For the most part, the list confirmed that the government could do things to save the

Queen time, such as issue or revoke passports which simply wouldn’t be a feasible thing

to be the sole prerogative of the Crown in a modern society.

However, many things were quite worrying to some, such as her ability to declare war,

which under the rules of Royal Prerogative can be done without consulting parliament.

On top of that, the Queen is totally immune from prosecution and is considered above the

law in the UK.

And as a head of state, she enjoys diplomatic immunity in any foreign country she happens

to visit.

As such, she could commit any crime conceivable anywhere on Earth and, at least as the law

currently stands, suffer no consequence for doing so.

However, as with everything, she’s generally exceptionally careful to ensure she doesn’t

break any laws.

Of course, what she does in private is completely her own affair, despite her prominent political

position, as she is exempt from Freedom of Information requests.

Moving on- because technically speaking “the people of Britain are not citizens, but subjects

of the monarch” she could have anyone she wanted arrested and presumably seize their

property or land for the crown.

Speaking of which, the Queen owns all of the sea beds around the UK and can commandeer

any ship found in British waters “for service to the realm”.

Oddly enough, she also has first dibs on any whales that wash up on shore.

The Queen could also administer any manner of punishment to an individual who offended

or otherwise displeased her as the crown has “prerogative power to keep the peace within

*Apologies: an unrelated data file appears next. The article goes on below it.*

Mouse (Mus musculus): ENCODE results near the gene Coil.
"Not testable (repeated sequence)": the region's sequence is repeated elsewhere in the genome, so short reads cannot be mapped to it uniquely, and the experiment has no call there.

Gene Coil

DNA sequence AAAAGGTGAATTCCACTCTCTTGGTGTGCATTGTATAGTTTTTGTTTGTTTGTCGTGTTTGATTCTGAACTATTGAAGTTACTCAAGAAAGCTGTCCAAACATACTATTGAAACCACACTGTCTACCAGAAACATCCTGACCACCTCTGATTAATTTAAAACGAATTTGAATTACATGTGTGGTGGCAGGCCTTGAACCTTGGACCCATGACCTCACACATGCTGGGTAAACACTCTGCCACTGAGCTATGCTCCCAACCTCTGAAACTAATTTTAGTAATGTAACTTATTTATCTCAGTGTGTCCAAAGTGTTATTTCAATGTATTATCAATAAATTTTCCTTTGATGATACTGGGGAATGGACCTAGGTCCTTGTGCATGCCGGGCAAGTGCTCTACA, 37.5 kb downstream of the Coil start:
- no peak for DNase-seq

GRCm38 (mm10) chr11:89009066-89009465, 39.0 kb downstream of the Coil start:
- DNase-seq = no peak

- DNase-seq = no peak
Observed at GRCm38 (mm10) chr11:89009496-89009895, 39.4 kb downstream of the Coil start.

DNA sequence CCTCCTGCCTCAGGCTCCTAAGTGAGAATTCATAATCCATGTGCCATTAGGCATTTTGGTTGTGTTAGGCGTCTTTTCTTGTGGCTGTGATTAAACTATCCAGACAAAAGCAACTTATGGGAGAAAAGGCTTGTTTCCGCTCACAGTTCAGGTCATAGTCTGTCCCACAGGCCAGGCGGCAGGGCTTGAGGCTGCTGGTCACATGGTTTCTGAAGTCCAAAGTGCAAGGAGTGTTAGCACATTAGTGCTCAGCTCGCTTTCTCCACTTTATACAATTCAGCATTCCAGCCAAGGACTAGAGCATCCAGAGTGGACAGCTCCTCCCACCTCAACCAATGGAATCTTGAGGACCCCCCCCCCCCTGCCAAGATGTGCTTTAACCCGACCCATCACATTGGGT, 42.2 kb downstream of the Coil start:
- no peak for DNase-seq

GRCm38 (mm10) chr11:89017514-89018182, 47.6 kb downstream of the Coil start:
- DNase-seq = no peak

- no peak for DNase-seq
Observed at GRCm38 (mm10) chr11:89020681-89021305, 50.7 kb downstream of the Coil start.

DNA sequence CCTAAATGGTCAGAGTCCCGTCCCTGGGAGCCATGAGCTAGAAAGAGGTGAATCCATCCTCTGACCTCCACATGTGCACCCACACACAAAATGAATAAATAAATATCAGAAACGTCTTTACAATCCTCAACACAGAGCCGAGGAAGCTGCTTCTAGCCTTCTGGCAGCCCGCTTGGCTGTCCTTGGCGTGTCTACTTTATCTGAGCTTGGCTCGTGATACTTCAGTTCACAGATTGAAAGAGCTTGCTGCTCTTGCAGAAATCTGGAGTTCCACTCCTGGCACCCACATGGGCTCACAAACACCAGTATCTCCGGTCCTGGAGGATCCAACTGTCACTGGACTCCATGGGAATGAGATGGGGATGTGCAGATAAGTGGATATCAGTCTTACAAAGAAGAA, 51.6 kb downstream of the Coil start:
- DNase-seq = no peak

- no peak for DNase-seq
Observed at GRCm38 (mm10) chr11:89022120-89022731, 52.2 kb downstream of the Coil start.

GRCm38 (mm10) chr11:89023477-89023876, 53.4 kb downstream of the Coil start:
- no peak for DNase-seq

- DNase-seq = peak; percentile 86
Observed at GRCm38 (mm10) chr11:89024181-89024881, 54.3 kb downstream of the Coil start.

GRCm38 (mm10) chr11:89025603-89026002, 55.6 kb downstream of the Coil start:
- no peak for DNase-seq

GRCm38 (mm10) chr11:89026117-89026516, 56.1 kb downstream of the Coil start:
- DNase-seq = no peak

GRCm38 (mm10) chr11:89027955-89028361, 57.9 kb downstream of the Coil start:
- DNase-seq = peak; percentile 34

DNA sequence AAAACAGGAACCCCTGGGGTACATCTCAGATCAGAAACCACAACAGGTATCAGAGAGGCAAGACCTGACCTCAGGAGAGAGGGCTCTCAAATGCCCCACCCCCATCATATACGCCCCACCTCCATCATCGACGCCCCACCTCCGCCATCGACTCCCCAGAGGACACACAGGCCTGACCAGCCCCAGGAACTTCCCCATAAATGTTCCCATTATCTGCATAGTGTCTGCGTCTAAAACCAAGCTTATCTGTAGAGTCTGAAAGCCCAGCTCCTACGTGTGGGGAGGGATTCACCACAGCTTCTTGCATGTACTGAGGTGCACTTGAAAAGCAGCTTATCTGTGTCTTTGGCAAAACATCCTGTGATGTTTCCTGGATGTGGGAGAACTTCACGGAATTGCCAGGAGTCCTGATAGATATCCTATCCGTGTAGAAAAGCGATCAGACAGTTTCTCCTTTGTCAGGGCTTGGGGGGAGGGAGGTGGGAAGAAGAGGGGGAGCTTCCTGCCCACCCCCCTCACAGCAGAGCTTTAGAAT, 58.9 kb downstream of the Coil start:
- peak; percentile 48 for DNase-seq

the realm”.

And since she’s immune from prosecution, nobody could really do anything if this punishment

wasn’t entirely within the scope of the law.

If the government tried to stop her, the Queen could decimate the British political landscape

by dissolving parliament and appointing anyone she felt like as prime minister.

This is because it’s the Queen’s duty to appoint the prime minister and she could,

in theory appoint anyone she wanted to the position, regardless of the way the British

public voted in an election.

On top of that, in the event the Queen didn’t like the outcome of an election, for instance

if she didn’t like the replacement parliament members voted in, she could just call for

another one using Royal Prerogative until she got the parliament she wanted.

Not that she’d need to, because she could just bring in the army to keep everyone in

line if she so chose.

How?

Well, the Queen is also the Commander-in-Chief of the entire British military with every

officer, soldier, sailor and pilot swearing allegiance to the Crown and nobody else.

They’re not called Her Majesty’s Armed Forces for nothing.

Noted as being the “ultimate authority” on all British military matters, the Queen

could authorise a nuclear strike on France or make North Korea an ally as she has the